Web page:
After running on short staff and a reduced number of volunteers due to the COVID-19 pandemic, the Montgomery County Animal Shelter took another blow when a severe outbreak of distemper racked through the shelter starting in early August. Distemper is an extremely contagious and fatal disease which can spread through cats and dogs as it attacks the central nervous, gastrointestinal, and respiratory systems.

The outbreak led the Shelter to work with foster families to get healthy animals out of the shelter and paused intake of new animals. Unfortunately, the shutdown of accepting surrendered and stray animals at the shelter led to an uptick in animal drop-offs in random neighborhoods by people who simply can’t take care of them anymore.

2021 has been a particularly brutal year for the deadly virus as animal shelters not just across the State of Texas, but nationwide have battled outbreaks of distemper in their kennels. Just this week, new outbreaks of distemper have been reported from the Midland-Odessa area, to Fort Worth and Dallas, and of course, in Montgomery County.

On October 23, 2021, Animal Services resumed accepting some strays via appointment only, but there are still a lot of limitations that pet owners and people who find strays should know.

To prevent the introduction and spread of diseases such as distemper, MCAS’ website says, “We are still asking people to allow us to vaccinate the animal(s) prior to intake which helps protect the animal(s) from becoming ill,” and “We can and will assist with any supplies needed if you assist the pet in holding onto them while we get them vaccinated. This can include a kennel, food, flea prevention.”

If the problem is simply a stray animal in your neighborhood; Montgomery County residents are encouraged to make the call to MCAS to report the animal, but do not expect the animal to be picked up on the first visit if it is non-violent. MCAS will begin the process of noting the animal’s location and vaccinating the animal before actually picking up the animal to take it to the shelter if an owner is not able to be identified.

A reportee should expect MCAS to locate the stray animal, attempt to locate its owner, vaccinate it, and leave it with the reportee until the animal has received a series of three vaccinations. Then, MCAS will transport the animal to the animal shelter.

According to MCAS Director Aaron Johnson, a person is deemed an owner of an animal if, “the occupant of any premises on which a dog or cat, or other animal, remains for a period of seven (7) days, or to which it customarily returns for a period of seven (7) days, is presumed to be harboring, sheltering, or keeping the aforementioned animal.”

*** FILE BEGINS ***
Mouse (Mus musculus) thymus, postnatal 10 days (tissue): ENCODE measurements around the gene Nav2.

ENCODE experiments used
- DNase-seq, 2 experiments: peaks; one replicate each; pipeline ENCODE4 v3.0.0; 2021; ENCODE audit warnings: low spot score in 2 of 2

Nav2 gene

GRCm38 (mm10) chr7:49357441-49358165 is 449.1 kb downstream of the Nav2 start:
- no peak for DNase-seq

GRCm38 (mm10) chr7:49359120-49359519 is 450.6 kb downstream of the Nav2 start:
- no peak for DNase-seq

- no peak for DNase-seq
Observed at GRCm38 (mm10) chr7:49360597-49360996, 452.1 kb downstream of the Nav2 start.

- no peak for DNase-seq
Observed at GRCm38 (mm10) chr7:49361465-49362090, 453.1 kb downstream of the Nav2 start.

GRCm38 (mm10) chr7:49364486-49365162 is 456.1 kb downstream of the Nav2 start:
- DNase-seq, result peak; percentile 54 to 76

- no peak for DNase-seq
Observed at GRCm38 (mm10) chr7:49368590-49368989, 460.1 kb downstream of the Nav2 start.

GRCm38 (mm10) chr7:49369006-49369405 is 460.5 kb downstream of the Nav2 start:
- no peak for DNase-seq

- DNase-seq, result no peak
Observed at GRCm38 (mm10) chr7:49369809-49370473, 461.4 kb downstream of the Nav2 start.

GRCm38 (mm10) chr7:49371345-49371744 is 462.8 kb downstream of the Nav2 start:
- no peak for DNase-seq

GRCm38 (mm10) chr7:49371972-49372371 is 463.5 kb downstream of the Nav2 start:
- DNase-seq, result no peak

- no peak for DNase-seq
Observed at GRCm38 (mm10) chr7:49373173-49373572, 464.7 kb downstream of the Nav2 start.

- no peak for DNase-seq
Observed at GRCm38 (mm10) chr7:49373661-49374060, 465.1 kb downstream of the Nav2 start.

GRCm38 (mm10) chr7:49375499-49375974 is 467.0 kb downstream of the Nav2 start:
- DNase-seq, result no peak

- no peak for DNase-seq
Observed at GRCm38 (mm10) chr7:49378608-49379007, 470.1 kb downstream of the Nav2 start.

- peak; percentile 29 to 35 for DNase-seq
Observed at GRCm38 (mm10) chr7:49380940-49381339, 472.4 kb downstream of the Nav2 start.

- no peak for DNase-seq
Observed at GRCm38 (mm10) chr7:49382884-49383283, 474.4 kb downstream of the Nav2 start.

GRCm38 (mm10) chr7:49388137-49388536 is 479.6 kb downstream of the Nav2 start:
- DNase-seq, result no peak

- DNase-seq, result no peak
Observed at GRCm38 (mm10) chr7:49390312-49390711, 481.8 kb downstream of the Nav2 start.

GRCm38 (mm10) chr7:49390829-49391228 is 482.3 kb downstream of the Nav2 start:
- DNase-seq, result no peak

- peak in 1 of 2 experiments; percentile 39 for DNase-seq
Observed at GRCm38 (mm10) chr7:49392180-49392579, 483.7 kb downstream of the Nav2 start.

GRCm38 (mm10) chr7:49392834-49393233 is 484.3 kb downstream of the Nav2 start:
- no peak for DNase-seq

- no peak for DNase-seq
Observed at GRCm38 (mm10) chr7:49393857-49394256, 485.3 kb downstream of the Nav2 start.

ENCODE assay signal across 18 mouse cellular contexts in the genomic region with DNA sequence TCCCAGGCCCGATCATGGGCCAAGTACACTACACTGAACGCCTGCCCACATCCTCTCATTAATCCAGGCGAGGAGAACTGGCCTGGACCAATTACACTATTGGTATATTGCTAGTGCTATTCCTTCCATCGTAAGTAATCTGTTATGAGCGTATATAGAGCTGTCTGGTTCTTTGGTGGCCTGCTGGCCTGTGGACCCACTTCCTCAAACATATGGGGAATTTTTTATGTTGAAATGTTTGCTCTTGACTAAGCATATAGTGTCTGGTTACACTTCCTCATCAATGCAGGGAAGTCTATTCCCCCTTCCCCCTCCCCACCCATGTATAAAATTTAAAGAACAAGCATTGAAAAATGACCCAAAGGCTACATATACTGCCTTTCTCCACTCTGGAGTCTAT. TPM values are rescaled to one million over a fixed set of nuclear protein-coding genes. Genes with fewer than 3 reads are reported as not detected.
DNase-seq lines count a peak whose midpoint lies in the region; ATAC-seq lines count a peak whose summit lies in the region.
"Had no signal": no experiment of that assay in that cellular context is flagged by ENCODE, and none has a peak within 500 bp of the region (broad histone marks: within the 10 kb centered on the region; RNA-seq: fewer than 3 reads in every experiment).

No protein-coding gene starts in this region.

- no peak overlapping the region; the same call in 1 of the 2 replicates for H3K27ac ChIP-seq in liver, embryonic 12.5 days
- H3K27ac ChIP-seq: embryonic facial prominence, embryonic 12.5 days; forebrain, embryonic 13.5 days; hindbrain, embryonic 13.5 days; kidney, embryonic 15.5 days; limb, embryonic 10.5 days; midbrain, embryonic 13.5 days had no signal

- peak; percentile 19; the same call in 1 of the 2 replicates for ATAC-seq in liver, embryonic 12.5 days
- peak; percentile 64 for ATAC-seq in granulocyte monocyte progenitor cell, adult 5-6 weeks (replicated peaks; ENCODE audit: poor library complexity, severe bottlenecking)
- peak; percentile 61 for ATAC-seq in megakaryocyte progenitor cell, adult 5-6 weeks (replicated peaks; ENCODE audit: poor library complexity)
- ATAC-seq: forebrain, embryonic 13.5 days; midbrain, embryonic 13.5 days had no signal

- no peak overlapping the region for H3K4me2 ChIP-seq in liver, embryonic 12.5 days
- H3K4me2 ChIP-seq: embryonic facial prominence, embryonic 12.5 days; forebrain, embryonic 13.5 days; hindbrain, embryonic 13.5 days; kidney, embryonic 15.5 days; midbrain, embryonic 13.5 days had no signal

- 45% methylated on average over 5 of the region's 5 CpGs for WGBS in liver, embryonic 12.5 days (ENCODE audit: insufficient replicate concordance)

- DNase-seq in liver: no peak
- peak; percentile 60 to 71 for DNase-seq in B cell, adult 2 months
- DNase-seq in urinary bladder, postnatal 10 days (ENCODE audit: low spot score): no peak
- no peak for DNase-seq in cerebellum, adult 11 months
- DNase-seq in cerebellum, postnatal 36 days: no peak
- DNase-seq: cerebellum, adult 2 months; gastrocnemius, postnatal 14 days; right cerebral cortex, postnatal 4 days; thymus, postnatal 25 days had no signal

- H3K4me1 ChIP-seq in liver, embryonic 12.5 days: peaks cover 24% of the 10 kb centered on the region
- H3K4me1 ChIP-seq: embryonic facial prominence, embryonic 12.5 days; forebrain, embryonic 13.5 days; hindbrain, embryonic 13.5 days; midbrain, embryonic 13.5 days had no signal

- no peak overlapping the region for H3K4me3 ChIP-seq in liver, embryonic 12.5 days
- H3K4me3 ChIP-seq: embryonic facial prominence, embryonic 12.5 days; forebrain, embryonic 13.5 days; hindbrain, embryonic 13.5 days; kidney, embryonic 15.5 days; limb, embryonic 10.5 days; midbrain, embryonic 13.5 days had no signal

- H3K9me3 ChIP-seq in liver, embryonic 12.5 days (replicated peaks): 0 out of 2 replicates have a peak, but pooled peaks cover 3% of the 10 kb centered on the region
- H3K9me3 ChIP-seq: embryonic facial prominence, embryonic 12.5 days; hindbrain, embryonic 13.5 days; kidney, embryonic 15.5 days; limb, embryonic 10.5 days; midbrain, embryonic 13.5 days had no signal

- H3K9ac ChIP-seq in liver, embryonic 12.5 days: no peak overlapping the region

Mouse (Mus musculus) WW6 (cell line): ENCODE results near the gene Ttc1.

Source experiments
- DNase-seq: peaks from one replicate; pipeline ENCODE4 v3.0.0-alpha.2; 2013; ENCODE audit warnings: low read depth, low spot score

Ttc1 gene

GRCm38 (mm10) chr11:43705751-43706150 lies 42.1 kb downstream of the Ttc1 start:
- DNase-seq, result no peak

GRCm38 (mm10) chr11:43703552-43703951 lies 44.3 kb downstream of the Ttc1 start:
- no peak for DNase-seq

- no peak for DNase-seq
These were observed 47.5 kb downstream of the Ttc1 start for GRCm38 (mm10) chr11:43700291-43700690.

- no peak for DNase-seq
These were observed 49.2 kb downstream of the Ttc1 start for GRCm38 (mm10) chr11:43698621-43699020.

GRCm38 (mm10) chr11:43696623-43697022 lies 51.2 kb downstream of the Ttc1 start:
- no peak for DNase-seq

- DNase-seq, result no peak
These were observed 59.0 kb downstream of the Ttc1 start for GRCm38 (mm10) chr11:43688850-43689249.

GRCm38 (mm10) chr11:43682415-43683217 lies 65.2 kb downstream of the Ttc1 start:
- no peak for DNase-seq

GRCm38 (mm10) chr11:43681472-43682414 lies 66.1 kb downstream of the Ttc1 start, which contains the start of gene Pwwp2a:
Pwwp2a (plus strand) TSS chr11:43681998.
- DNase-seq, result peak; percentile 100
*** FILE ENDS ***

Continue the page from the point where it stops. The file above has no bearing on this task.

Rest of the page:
In order to prevent being deemed an owner of a stray animal while the animal receives vaccinations, Johnson explained a note would be made in the file documenting the stray animal and the fact the reportee was not and did not intend to become an owner.

There have been some instances in which an individual who reported a stray animal later claimed ownership of the animal, only to change their mind. In these instances, the animal is no longer deemed a stray and the individual must schedule an appointment with MCAS to surrender.

However, what if the animal is violent or exhibiting aggressive behavior? Unless the animal causes harm to a human, there isn’t much animal control can do if MCAS did not witness the incident. MCAS cannot accept pictures or videos taken by Montgomery County residents as proof the animal is aggressive, unless the animal causes property damage or injury on the reportee’s person or property.

If the animals are found to have an owner, the owner can be ticketed for allowing the animals to roam freely and a complaint can be filed with MCAS on the owner and animal. However, the majority of remedies fall to the reporting party through the legal system in the form of civil remedies if the animal causes immediate damage to property or persons.

In the meantime, MCAS asks the public to keep reporting stray animals, because these reports are monitored and help identify areas where a high number of drop-offs occur. According to Johnson, they are working together with the Precinct 2 Constable’s Office to create a plan to stop people who illegally dump animals as well as safely catch strays.

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The Montgomery County Gazette is an online newspaper serving the needs of the citizens of Montgomery County, Texas. While we cover news on the national and state level, we primarily focus on providing accurate and up-to-date local news and events. The Montgomery County Gazette aims to restore journalistic integrity to the media by not interpreting the news, but reporting the news. This is an added benefit to the residents of Montgomery County in delivering them news that is accurate, informative, and unbiased. Founded in 2015, the Montgomery County Gazette has grown exponentially from a simple Facebook page to this website. We are dedicated to the community because not only do we cover Montgomery County, we live here too.